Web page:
With temperatures dipping into the 20s last night, it was absolutely freezing in my house. That’s because my Seattle home is a 1924 Craftsman, with windows that leak air.
Sam Pardue experienced a similar problem with his 1906 Portland Craftsman home, so three years ago he founded Indow Windows. Today, the Portland startup is announcing $1.3 million in funding, led by Vision Ridge Partners of Boulder, Colorado and including participation from the Alliance of Angels, Puget Sound Venture Club, Northwest Energy Angels and Keiretsu Forum. The new cash, which will be used for product development and sales and marketing, caps the series A round at $2.6 million.
Demand was so high for the deal, that the company had to turn down cash. There’s good reason for the interest.
Reuben Munger, managing director of Vision Ridge Partners, notes that there are a billion single-pane windows in the U.S. Many of them are letting the heat escape from the home.
“The company is experiencing strong growth and has put in place the team and infrastructure to scale up rapidly,” said Munger in a release, noting that Indow Windows’ inserts are more affordable and energy efficient than other solutions. (including mine of stuffing a towel by the air leaks).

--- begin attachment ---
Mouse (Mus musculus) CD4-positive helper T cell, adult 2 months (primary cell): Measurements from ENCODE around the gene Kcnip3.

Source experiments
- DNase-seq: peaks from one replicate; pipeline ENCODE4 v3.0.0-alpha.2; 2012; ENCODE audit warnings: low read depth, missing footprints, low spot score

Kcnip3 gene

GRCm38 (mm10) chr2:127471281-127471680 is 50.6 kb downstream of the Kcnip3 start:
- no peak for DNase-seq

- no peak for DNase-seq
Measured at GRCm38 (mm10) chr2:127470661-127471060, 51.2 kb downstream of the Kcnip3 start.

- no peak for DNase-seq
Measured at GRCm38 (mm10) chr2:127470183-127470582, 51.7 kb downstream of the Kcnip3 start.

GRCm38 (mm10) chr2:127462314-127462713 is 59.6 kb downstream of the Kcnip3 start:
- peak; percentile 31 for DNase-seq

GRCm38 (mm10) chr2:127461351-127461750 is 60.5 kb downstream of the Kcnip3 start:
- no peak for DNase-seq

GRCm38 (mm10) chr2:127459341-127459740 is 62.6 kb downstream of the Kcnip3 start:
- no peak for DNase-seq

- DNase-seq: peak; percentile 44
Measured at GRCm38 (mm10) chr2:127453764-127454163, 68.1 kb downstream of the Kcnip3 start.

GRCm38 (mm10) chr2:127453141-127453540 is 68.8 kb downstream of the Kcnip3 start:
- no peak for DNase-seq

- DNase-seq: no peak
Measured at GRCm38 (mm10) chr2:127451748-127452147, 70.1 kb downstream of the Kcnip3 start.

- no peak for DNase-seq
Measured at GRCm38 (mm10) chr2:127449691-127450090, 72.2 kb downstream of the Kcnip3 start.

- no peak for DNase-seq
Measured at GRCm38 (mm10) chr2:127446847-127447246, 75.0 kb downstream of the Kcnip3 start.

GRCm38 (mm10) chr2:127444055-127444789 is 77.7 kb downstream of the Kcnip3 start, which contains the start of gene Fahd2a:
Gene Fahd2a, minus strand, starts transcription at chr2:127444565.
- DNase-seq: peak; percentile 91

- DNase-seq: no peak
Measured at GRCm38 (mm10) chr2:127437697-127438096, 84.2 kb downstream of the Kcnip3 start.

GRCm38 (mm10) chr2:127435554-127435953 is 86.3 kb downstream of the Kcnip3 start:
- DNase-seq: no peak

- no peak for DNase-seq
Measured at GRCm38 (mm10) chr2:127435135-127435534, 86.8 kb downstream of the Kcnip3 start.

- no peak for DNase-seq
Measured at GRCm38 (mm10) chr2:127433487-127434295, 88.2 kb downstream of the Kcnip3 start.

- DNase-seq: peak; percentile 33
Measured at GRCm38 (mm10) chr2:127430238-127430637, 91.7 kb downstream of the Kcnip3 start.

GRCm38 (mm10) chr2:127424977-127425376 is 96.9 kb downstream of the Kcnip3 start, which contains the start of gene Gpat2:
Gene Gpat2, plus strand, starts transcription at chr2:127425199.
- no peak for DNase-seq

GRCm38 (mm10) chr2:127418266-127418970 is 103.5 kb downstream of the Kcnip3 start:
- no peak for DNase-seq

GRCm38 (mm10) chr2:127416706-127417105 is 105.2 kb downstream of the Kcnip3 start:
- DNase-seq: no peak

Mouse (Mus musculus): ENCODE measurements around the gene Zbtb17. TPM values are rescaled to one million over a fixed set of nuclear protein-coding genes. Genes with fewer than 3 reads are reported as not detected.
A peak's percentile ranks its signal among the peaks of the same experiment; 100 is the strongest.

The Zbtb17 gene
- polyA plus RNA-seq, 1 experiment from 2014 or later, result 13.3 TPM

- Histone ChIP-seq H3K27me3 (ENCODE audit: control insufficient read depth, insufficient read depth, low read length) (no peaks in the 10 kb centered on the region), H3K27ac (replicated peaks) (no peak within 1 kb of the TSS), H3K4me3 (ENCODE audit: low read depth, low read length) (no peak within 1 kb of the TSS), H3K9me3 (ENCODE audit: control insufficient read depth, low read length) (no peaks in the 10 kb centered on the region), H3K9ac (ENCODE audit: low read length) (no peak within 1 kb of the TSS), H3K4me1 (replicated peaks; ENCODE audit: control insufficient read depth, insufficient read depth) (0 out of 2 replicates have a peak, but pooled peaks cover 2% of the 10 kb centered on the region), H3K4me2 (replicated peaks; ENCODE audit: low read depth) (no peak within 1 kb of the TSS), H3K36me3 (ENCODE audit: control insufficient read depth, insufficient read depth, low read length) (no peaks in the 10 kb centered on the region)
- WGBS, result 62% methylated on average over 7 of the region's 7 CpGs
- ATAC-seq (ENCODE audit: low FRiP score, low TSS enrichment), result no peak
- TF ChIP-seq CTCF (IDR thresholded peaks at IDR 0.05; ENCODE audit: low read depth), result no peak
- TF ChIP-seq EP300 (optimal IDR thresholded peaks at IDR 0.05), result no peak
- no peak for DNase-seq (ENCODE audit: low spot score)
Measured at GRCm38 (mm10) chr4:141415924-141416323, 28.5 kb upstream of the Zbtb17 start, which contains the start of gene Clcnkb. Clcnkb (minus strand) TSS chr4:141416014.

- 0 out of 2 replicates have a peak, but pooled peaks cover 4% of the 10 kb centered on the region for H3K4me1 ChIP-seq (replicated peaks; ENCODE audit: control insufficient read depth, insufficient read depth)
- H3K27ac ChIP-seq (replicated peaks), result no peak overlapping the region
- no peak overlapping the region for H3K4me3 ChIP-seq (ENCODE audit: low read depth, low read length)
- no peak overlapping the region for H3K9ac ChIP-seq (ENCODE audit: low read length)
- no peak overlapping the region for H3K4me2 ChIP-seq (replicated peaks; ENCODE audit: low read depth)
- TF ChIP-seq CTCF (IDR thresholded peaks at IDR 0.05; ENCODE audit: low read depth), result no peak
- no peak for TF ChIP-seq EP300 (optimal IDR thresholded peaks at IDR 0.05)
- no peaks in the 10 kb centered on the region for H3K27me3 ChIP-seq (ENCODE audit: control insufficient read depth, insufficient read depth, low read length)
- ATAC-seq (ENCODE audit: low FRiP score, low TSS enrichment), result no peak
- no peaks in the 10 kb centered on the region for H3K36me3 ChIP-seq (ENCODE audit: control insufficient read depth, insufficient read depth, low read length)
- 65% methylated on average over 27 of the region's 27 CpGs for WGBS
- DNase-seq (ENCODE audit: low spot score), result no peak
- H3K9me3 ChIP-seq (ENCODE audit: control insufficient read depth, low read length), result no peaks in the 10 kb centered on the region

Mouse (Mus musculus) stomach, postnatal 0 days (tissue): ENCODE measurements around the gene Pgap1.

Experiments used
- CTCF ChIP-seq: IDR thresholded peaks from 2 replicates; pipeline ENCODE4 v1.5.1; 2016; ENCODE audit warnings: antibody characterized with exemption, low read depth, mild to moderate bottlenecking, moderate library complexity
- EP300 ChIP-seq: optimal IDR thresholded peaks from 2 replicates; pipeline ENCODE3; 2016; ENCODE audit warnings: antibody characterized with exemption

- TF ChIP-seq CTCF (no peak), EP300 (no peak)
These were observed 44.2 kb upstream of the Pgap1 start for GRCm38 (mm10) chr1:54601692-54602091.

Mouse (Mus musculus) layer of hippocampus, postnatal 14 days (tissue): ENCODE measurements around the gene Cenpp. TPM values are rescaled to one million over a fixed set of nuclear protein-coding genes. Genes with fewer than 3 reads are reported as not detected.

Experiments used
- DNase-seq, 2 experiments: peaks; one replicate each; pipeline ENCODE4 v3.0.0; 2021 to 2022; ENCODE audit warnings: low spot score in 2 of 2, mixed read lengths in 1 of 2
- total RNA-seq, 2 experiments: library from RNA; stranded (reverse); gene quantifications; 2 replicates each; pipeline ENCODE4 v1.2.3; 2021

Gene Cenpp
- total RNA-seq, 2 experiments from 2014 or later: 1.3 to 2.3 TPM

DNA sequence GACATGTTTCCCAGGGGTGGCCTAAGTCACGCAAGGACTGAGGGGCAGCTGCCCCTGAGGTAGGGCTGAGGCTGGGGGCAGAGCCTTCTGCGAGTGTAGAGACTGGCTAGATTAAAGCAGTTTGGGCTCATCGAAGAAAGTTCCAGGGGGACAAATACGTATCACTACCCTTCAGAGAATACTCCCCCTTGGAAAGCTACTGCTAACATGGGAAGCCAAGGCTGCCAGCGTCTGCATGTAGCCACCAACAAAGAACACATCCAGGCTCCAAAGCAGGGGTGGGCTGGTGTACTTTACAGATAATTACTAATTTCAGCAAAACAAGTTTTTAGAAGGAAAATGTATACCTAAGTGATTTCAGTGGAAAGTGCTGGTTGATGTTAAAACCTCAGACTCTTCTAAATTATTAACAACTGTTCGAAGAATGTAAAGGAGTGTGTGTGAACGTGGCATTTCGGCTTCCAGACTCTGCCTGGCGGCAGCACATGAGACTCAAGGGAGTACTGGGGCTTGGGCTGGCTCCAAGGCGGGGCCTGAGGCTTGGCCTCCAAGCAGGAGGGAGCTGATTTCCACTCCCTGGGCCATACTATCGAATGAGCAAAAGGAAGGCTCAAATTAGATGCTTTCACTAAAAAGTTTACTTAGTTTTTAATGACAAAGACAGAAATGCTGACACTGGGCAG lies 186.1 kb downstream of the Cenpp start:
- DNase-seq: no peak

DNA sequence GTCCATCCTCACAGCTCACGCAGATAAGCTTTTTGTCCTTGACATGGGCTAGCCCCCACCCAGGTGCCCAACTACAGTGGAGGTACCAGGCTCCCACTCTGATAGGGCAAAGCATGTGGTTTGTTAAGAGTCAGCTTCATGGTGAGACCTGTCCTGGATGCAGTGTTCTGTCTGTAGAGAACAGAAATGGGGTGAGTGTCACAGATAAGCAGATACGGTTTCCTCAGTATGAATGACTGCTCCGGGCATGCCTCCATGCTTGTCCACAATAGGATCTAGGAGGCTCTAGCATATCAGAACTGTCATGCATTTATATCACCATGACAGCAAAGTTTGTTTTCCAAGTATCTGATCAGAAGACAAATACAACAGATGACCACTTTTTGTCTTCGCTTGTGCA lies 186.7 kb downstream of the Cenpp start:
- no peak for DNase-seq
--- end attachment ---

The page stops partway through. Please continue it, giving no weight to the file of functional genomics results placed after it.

The inserts, which are made in the U.S. and distributed through 26 dealers, are made of a sheet of acrylic glazing edged with a patented compression tube that allows home owners to easily place inside a window frame. The company says the inserts cost about 80 percent of what it would to replace a window. In addition to boosting energy efficiency, the windows also are designed to reduce noise.
An average size window insert costs about $250. The main dealer in Seattle is remodeling company Neil Kelly. They handle the laser measurements of the windows, and then submit the dimensions via specialized software to the company, which custom manufactures each insert at its facility in Portland.
Customers can get a federal tax credit for installing the inserts, and there’s about a 3-week turnaround time from measurement to shipping of the inserts.
Here’s a closer look at how the window inserts are installed.